New technologies are helping Indonesia tap into its huge potential in aquaculture and cement its position as one of the world’s top aquaculture nations. Indonesia’s aquaculture sector has enjoyed strong growth over the past decade and the country’s 6.2 million metric tonnes in 2017 placed it behind only China and India in terms of output. Jason Thomas specially for The ASEAN Post.
While marine capture fisheries production grew around 34 percent from 2008 to 2017, growth in Indonesia’s aquaculture sector exploded by 264 percent during the same period according to data from the United Nations Food and Agriculture Organisation (FAO).
Around 3.3 million people are directly employed in Indonesia’s aquaculture industry, but 80 percent of all fish producers and 70 percent of all shrimp producers are smallholders who use manual methods, highlighting the sector’s massive promise.
Aquaculture is expected to provide close to two-thirds of global food fish consumption by 2030, and ensuring that effective technology tools such as data analytics and the Internet of Things (IoT) are in place will help maintain the industry’s sustainability and continued growth.
Although Indonesia has about 26 million hectares of coastal land which is suitable for aquaculture expansion, much of it includes ecologically sensitive mangrove and coral reef habitats.
Apart from having high biodiversity value and playing a vital role in climate change resilience, these coastal lands provide critical ecosystem services that are the foundation of economic sectors such as fisheries and tourism. The greatest economic returns are likely to be achieved through the implementation of more productive processes on existing farms as opposed to launching new ones.
Smart feeding system
Start-ups such as eFishery, which markets itself as the first ‘fishtech’ start-up in Indonesia, are helping to provide farmers with the right tools they need to get the most out of their fish farms. Founded in 2013, eFishery provides an IoT automatic feeding system which allows farmers to monitor and schedule feeding times.
The feeding system’s in-water vibration-based sensor, combined with machine learning, detects and determines the appetite of the fish to avoid overfeeding or underfeeding and releases the optimal amount of feed.
Fish feeding accounts for 60 to 90 percent of total production costs in commercial aquaculture and is primarily done using hand-feeding methods. These methods often result in underfeeding or overfeeding – which then leads to malnourishment, feed wastage and negative environmental impact.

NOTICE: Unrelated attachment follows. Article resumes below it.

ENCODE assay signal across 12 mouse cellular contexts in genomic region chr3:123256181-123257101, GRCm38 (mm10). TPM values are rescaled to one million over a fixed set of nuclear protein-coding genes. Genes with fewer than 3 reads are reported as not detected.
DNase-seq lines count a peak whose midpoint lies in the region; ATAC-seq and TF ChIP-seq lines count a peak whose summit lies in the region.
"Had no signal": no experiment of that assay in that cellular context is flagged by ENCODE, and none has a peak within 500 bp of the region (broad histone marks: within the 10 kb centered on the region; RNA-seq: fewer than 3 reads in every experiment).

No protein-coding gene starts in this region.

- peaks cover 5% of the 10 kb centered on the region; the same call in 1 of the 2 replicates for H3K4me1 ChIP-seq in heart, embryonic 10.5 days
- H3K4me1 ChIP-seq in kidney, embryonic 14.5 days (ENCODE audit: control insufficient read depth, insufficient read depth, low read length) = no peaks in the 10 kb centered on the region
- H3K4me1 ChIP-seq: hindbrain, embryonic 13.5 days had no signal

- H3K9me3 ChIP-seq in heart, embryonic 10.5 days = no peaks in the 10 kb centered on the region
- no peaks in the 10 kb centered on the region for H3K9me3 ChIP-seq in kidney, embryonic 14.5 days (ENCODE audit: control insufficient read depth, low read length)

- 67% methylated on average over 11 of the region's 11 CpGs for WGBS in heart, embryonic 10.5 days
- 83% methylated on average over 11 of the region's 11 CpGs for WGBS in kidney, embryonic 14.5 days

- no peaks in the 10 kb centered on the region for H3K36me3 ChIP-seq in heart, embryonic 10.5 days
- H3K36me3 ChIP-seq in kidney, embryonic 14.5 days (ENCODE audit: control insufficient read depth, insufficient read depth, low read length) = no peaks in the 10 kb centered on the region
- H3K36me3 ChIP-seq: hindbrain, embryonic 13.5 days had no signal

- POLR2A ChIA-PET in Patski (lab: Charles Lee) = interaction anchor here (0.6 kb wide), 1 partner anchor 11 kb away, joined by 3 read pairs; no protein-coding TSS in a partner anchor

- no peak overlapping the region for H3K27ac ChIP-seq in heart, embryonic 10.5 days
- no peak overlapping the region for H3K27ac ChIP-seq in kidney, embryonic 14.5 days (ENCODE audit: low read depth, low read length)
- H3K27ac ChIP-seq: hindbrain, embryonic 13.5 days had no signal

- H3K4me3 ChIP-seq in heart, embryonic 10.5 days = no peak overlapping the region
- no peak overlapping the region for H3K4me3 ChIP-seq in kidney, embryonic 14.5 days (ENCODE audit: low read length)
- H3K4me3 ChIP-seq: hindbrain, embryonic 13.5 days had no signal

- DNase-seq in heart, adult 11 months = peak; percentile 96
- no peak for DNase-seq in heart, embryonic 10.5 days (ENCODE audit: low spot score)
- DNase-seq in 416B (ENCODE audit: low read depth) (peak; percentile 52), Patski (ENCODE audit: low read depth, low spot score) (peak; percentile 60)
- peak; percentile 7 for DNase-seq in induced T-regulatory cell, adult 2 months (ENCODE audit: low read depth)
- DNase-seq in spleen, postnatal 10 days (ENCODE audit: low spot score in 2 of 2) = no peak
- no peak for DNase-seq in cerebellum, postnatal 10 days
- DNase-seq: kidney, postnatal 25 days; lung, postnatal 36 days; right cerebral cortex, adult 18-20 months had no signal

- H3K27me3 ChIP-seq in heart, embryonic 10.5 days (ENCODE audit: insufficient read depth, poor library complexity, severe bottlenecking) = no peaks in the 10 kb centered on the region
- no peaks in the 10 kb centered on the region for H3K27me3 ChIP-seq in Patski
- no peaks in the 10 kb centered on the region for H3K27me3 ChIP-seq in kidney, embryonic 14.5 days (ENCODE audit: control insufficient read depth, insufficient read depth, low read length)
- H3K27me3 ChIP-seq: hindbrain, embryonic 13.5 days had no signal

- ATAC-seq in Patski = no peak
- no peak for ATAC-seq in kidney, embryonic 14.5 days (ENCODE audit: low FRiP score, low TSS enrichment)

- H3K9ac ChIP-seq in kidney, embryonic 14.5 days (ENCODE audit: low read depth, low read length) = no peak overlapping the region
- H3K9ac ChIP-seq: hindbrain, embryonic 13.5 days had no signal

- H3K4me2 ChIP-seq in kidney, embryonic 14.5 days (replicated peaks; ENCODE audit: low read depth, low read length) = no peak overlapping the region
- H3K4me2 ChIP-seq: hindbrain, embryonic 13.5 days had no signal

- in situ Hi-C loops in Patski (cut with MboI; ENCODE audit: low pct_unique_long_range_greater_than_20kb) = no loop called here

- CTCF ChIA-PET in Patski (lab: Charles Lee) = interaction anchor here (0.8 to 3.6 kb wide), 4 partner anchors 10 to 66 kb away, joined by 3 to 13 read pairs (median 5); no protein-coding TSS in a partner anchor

“eFishery’s Smart Feeder has shortened our harvest cycles and improved our water quality. Our feeds are always in great nutritious condition since they are on top of the water for a much shorter period of time before being eaten,” said Rio Albab, a shrimp farmer from Karawang, West Java.
“My pond’s feed conversion ratio has improved significantly (and) the shrimp sizes have evened out because the Smart Feeder distributes the feeds more evenly,” he added.
Rio is just one of the over 1,300 fish and shrimp farmers in the country who are using eFishery’s solution across 3,000 ponds. On average, these farmers have reported an increase in profits of over 20 percent.
Another start-up, Jala, provides IoT devices that monitor the quality of pond water in shrimp ponds. This data can be accessed online in real-time, and reliable analysis on water parameters is then provided for farmers to effectively manage and treat their ponds – thus minimising the risk of harvest failure.
Investors prioritising technology
Start-ups such as Aruna serve as an e-commerce platform for farmers and allows them to sell their produce directly to wholesale buyers, while online fundraising sites and peer-to-peer (P2P) lending platforms such as Growpal and IWAK are also increasingly gaining prominence as viable ways to attract investors.
Investors, meanwhile, are increasingly looking at farms which adopt farm data management tools to reduce risk – and if records exist – for investors to assess the risk level of a business more accurately.
In a report released last year titled ‘Investment Guideline for Sustainable Aquaculture in Indonesia’, Indonesian non-government organisation (NGO) Yayasan Inisiatif Dagang Hijau advised potential investors to prioritise businesses which adopt water quality sensors to increase their control over water quality and automatic (preferably IT-based) feeding units as a way to reduce overfeeding and to calculate the break-even point.
Imaging-based assessments on the size and characteristics of the stock are also other crucial elements investors have been told to prioritise when deciding which companies to invest in.
Global fish stock is on the decline thanks to overfishing, and the world’s fisheries haul plunged by two million tonnes from 2015 to 2016 alone.
With its strong track record as a major exporter to global markets, the digitalisation of Indonesian aquaculture will have a vital role to play in satisfying the seafood needs of ASEAN and beyond.